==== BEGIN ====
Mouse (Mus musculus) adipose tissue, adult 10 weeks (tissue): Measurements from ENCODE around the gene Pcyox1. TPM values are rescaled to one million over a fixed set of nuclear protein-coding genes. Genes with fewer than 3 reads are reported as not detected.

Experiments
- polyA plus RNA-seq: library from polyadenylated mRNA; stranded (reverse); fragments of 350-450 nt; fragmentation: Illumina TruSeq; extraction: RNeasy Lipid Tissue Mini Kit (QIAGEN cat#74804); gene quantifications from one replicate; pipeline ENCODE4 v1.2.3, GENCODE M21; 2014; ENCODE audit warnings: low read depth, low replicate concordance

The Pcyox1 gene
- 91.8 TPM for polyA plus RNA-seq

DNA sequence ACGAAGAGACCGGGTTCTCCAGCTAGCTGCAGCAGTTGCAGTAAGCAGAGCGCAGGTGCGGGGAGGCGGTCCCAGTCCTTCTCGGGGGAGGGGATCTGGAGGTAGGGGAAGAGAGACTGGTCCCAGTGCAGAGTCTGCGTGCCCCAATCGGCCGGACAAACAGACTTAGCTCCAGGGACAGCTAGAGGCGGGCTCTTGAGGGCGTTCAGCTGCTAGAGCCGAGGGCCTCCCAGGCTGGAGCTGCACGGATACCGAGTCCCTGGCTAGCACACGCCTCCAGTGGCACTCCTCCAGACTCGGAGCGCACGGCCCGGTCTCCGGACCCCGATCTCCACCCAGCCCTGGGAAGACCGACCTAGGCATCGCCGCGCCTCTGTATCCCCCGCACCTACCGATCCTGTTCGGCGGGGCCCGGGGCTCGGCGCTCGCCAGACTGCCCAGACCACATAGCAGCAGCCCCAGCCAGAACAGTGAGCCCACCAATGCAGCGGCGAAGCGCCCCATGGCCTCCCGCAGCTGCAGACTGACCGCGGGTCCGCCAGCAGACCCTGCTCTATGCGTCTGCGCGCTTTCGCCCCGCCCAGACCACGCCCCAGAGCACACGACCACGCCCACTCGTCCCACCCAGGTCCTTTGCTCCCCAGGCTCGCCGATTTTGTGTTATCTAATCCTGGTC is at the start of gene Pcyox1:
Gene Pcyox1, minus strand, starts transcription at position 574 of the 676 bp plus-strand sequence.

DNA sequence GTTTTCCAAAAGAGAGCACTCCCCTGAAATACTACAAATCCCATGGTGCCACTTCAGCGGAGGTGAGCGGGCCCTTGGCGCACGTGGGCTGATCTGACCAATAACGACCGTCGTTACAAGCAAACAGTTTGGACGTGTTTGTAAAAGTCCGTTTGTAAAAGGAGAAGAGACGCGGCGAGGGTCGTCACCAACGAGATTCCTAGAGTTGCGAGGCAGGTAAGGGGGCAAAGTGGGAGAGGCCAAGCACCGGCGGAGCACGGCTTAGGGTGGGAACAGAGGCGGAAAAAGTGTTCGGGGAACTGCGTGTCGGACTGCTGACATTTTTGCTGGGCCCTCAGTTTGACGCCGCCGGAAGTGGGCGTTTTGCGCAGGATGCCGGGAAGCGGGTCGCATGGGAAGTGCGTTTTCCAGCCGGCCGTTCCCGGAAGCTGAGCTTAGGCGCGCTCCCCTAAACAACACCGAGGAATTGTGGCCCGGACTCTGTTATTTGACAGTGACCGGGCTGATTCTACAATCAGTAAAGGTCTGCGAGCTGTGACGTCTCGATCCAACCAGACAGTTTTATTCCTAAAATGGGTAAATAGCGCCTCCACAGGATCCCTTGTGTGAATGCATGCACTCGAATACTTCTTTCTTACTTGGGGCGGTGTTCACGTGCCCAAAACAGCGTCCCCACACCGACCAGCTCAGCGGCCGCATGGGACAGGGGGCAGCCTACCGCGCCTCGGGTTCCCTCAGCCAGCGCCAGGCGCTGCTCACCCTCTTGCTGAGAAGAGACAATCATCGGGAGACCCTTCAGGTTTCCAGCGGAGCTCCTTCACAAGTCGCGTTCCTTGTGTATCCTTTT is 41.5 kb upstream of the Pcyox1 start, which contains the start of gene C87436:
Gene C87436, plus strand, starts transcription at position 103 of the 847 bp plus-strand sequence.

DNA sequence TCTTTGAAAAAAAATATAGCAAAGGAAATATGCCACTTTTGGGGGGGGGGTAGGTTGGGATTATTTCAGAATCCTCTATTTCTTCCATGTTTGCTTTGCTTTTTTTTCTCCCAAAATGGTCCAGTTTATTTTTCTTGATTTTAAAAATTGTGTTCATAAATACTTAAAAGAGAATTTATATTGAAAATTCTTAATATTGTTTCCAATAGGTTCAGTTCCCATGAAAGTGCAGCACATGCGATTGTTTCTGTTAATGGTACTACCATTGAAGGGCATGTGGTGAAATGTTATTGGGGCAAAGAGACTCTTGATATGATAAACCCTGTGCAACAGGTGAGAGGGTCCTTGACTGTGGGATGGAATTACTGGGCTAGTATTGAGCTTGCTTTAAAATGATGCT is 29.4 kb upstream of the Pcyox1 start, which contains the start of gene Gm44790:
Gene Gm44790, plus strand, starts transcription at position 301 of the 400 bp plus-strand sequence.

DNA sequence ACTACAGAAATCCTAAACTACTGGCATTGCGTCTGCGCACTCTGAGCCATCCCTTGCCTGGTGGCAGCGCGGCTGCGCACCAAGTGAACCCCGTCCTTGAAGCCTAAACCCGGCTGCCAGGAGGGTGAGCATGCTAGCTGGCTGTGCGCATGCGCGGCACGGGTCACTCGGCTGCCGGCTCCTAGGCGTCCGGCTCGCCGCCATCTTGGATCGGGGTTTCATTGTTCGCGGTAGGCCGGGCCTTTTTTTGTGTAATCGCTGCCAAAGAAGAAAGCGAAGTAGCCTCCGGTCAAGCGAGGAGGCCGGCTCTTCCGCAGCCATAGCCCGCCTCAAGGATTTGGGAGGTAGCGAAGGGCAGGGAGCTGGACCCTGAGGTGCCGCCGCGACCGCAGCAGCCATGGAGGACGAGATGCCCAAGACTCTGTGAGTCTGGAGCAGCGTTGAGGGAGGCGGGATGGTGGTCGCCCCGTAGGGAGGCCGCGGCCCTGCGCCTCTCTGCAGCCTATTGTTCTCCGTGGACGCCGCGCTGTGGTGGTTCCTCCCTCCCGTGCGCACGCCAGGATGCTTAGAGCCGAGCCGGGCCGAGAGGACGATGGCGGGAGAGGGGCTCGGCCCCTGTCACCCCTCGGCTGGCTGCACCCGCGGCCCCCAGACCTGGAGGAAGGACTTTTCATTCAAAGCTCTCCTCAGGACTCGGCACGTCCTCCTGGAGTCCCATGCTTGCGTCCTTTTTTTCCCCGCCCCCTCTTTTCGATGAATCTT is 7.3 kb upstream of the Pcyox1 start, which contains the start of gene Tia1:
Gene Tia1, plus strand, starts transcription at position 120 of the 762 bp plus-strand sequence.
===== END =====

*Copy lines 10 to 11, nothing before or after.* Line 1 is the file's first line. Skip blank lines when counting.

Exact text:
DNA sequence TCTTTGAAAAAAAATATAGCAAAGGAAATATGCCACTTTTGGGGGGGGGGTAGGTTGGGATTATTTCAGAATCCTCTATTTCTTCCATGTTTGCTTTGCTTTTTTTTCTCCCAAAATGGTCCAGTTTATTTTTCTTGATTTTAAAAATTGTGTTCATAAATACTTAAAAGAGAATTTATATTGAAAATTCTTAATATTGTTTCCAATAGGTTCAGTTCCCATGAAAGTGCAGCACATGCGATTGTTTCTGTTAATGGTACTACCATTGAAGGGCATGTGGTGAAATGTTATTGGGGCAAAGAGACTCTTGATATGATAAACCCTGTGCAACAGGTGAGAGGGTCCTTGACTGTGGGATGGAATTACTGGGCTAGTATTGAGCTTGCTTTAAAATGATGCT is 29.4 kb upstream of the Pcyox1 start, which contains the start of gene Gm44790:
Gene Gm44790, plus strand, starts transcription at position 301 of the 400 bp plus-strand sequence.